Home' Trinidad and Tobago Guardian : May 15th 2014 Contents covery that is so large, many parts of
it have not been tested.
It s why the US EIA has also warned
the uncertainty in the size and eco-
nomics of the domestic shale gas
resources could have a considerable
impact on future domestic natural gas
production. US total natural gas pro-
duction is projected to range between
26.1 trillion cubic feet and 34.1 trillion
With that in mind, gas prices at the
Henry Hub in the US has plummeted.
According to Darlow, T&T now exports
only ten per cent of its LNG to the US
market. He said this is expected to
continue declining, with many of the
cargoes going to South America,
including Brazil and Argentina.
Atlantic s CEO said the plant is being
so well run, it has even led to attempts
to raid its human resources by US
companies trying to get into LNG pro-
Darlow said Atlantic is now the
largest and the most reliable exporter
of LNG in the world. He pointed to
producers like Egypt, Algeria, Yemen
and Angola as countries in which sup-
plies have been disrupted.
MAY 2014 • WEEK THREE www.guardian.co.tt BUSINESS GUARDIAN
ENERGY | BG9
The first three
months of 2014
have been the
best ever for liq-
uefied natural gas
Atlantic since it started operations
in this country 15 years ago. This
was revealed by the company s
chief executive officer Nigel Dar-
low who told an awards ceremony
last Saturday at the Hilton
Trinidad that the company has
achieved a 98 per cent reliability
and recorded "its best perform-
Saying that Atlantic had a
bright future, Darlow insisted that
the Point Fortin-based company
was not phased by what he
described as shale gale happening
in the United States.
"Atlantic is well placed to be
the leading LNG supplier in the
Atlantic basin. Demand is growing
faster than supply and global
prices are set to continue high.
More than that, it now costs five
times to build an LNG plant than
when we constructed Atlantic and
with the opening up of the Pana-
ma Canal that will open up the
Asian market to Atlantic, a market
in which 71 per cent of the LNG
Darlow s comments come as
the US has given four approvals
for the construction of LNG plants.
It also comes at a time when the
US has been having an energy rev-
olution in which it is now one of
the largest oil producers in the
world and has one of the world s
largest reserves of natural gas.
According to the US Informa-
tion Administration, shale gas
refers to natural gas trapped within
shale formations. Shales are fine-
grained sedimentary rocks that
can be rich sources of petroleum
and natural gas. Over the past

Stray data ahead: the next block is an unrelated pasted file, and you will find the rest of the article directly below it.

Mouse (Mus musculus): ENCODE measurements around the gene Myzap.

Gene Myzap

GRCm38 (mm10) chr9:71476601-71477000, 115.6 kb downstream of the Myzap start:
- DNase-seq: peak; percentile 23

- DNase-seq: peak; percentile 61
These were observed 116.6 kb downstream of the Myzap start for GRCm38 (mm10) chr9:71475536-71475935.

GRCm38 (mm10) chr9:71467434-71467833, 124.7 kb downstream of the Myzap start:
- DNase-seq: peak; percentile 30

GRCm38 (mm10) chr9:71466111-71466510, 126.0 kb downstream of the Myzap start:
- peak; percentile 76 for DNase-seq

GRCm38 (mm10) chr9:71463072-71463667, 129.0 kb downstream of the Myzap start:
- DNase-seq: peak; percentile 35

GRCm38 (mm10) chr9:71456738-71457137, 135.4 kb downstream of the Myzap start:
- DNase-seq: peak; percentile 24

decade, the combination of hor-
izontal drilling and hydraulic frac-
turing has allowed access to large
volumes of shale gas previously
uneconomical to produce.
Several states, including Penn-
sylvania, have indicated an interest
in exporting energy as it sits on
the massive Macellus shale dis-
Atlantic CEO on 2014 performance:
Company achieved 98% reliability
Ecuador has rejected a petition for
a referendum on whether the Yasuni
National Park in the Amazon should
be opened to further oil exploration.
The National Electoral Council said
not enough signatures were collected
to force a referendum.
Activists from the group Yasunidos,
who had gathered the signatures,
accused the council of "fraud".
They oppose more oil drilling in the
park, saying it would damage one of
the world s richest areas of biodiver-
The electoral authorities validated
359,781 of the 850,000 signatures col-
lected, well under the 583,323 needed
by Ecuadorian law.
They said that some of the signa-
tures were repeated up to nine times,
or were found to be incomplete or
written by children.
Other people, they said, had used
fictional names like Bruce Wayne from
Batman and Darth Vader from Star
But Yasunidos, which brings togeth-
er environmentalists and indigenous
groups, claimed the council was
"Almost seven out of 10 signatures
were thrown in the bin," it said on
"The council talks about irregular-
ities. We talk about fraud."
It has vowed to take the issue to
the Inter-American Commission on
Last month, it announced it had
collected enough signatures, saying it
was "certain" that the referendum
would go ahead.
Limited oil exploitation has been
taking place in parts of Yasuni, which
covers nearly 10,000 sq km (3,860 sq
miles), since the 1970s.
But last year President Rafael Correa
abandoned a conservation plan that
would have seen wealthy nations pay
Ecuador not to drill in previously
untouched parts of the park.
Correa said the initiative had
attracted only a fraction of the US$3.6
billion (£2.1 billion) it had aimed to
raise, leaving Ecuador with no choice
but to go ahead with drilling. Oil is
the country s main export.
He has promised that any earnings
from oil drilling would be used for
The park supports a huge variety
of wildlife, including unique species
of birds, monkeys and amphibians.
It is also home to the Huaorani and
other indigenous people who had vir-
tually no contact with the outside
world until recent decades.
Yasuni oilfields hold an estimated
846 million barrels of crude, 20 per
cent of Ecuador s reserves. (BBC)
Ecuador rejects vote on Amazon
oil drilling in Yasuni park
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